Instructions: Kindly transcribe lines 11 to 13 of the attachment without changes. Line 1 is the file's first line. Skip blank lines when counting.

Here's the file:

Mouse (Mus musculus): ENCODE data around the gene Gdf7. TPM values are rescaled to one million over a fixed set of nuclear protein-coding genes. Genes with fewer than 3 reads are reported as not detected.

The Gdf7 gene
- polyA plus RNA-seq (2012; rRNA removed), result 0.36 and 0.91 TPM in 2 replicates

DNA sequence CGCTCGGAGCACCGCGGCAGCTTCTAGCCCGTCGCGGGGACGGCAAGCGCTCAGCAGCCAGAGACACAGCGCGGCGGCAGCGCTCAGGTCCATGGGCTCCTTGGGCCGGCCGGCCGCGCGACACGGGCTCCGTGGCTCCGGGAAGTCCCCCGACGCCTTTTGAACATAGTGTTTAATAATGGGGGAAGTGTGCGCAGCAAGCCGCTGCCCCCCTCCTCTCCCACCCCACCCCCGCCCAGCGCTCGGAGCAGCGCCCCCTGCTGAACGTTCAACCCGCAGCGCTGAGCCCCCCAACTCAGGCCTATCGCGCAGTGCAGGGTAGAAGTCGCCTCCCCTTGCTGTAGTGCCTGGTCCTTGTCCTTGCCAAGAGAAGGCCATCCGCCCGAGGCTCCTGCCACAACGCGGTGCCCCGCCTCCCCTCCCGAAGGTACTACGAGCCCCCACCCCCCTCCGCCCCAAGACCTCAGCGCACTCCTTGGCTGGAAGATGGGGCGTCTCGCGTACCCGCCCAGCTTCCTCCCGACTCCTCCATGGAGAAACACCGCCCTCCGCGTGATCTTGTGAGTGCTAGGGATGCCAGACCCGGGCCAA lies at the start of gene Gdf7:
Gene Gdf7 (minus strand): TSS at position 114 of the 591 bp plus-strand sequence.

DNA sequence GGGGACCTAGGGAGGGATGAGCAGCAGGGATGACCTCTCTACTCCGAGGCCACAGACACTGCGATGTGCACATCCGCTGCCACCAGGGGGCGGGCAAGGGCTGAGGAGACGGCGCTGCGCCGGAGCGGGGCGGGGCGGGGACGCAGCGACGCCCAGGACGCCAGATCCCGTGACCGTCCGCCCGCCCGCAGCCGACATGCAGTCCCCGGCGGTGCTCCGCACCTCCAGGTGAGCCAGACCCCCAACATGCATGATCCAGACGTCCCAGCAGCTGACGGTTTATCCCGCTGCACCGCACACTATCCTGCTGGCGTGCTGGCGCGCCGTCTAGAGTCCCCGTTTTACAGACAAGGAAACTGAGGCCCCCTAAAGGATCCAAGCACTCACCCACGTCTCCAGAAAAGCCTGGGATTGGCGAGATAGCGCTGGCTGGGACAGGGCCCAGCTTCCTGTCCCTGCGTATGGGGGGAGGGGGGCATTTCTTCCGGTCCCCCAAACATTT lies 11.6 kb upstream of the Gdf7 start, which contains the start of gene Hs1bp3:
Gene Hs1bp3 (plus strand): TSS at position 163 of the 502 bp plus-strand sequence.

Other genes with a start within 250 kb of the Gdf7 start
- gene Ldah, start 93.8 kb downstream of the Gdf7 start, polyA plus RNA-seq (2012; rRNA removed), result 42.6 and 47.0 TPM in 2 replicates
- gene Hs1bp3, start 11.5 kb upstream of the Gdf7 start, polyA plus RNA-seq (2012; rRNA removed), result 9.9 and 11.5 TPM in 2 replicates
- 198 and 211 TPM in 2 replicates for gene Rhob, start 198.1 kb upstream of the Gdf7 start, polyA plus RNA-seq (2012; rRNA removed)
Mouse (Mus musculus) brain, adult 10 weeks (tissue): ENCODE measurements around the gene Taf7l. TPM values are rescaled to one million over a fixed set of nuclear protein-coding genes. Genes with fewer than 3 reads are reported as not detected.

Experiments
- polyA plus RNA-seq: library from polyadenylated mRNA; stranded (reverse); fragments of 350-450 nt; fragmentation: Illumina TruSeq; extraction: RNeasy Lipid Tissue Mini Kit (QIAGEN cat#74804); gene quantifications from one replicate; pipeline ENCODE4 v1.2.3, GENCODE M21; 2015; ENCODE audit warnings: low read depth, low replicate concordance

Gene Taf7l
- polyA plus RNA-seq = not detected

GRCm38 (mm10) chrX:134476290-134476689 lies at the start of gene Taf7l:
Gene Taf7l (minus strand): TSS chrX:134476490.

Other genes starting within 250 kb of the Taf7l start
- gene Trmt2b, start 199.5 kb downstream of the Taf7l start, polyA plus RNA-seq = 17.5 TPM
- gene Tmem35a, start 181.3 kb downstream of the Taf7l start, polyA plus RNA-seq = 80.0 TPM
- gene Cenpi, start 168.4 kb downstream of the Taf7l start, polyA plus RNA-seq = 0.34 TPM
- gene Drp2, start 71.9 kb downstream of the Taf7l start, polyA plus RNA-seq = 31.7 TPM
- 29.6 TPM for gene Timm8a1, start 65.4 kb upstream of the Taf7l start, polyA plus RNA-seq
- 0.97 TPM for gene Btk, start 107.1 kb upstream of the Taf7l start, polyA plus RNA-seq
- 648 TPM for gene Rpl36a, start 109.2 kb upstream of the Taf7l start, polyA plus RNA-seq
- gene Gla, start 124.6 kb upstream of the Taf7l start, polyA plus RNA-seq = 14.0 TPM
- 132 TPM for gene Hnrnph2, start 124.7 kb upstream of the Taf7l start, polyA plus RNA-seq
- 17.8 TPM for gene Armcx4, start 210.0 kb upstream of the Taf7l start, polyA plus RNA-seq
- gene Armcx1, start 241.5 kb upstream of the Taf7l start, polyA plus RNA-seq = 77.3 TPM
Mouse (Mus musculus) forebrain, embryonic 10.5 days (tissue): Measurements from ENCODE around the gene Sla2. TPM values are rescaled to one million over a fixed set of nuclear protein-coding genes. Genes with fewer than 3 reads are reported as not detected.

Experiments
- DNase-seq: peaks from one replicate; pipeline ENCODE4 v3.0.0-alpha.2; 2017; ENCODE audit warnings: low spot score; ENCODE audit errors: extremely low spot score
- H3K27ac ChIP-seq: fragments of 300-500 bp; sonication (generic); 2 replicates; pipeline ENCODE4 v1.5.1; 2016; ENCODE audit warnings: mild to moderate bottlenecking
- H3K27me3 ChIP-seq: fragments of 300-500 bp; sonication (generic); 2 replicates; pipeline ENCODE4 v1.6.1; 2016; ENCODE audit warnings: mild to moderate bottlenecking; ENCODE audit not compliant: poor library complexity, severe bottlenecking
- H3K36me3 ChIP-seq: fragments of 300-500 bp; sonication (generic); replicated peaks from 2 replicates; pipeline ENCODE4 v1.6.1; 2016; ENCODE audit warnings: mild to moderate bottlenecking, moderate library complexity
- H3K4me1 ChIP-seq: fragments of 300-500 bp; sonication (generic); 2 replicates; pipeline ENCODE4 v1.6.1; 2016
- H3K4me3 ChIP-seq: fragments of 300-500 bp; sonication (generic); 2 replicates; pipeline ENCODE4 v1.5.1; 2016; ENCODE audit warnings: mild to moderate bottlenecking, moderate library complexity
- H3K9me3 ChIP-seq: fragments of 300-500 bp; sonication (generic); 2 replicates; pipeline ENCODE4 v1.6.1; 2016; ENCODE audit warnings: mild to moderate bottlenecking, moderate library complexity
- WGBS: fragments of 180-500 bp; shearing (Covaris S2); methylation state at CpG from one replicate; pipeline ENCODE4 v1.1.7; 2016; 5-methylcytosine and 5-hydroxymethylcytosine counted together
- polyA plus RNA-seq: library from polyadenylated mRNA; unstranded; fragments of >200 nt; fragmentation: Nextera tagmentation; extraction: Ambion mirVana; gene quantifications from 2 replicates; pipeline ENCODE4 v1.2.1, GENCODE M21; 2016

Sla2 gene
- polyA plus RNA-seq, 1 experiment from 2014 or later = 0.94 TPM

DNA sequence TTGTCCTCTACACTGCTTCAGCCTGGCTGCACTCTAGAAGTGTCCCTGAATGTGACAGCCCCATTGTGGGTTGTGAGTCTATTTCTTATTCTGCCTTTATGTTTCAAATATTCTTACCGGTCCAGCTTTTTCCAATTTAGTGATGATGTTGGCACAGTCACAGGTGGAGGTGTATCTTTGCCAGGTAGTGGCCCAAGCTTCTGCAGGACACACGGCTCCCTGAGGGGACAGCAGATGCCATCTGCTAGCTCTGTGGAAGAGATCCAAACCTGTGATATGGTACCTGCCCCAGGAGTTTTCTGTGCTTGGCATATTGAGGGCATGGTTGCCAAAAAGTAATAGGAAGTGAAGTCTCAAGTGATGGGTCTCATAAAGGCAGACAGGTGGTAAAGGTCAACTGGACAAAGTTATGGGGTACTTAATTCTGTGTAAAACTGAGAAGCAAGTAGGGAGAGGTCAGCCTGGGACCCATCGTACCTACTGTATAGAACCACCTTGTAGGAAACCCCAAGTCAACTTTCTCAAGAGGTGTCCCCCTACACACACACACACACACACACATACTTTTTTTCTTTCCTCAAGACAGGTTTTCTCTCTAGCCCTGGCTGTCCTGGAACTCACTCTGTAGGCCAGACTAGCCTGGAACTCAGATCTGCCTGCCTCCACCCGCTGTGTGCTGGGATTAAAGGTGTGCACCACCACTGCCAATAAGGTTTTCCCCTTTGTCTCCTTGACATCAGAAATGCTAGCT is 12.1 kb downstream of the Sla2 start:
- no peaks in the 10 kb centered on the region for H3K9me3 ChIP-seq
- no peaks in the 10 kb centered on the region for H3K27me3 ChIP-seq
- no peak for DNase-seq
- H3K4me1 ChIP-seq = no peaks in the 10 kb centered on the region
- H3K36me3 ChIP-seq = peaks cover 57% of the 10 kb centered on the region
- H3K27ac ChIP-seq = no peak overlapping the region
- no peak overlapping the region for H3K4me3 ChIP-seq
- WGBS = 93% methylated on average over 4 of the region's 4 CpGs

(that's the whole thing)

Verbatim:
- 198 and 211 TPM in 2 replicates for gene Rhob, start 198.1 kb upstream of the Gdf7 start, polyA plus RNA-seq (2012; rRNA removed)
Mouse (Mus musculus) brain, adult 10 weeks (tissue): ENCODE measurements around the gene Taf7l. TPM values are rescaled to one million over a fixed set of nuclear protein-coding genes. Genes with fewer than 3 reads are reported as not detected.

Experiments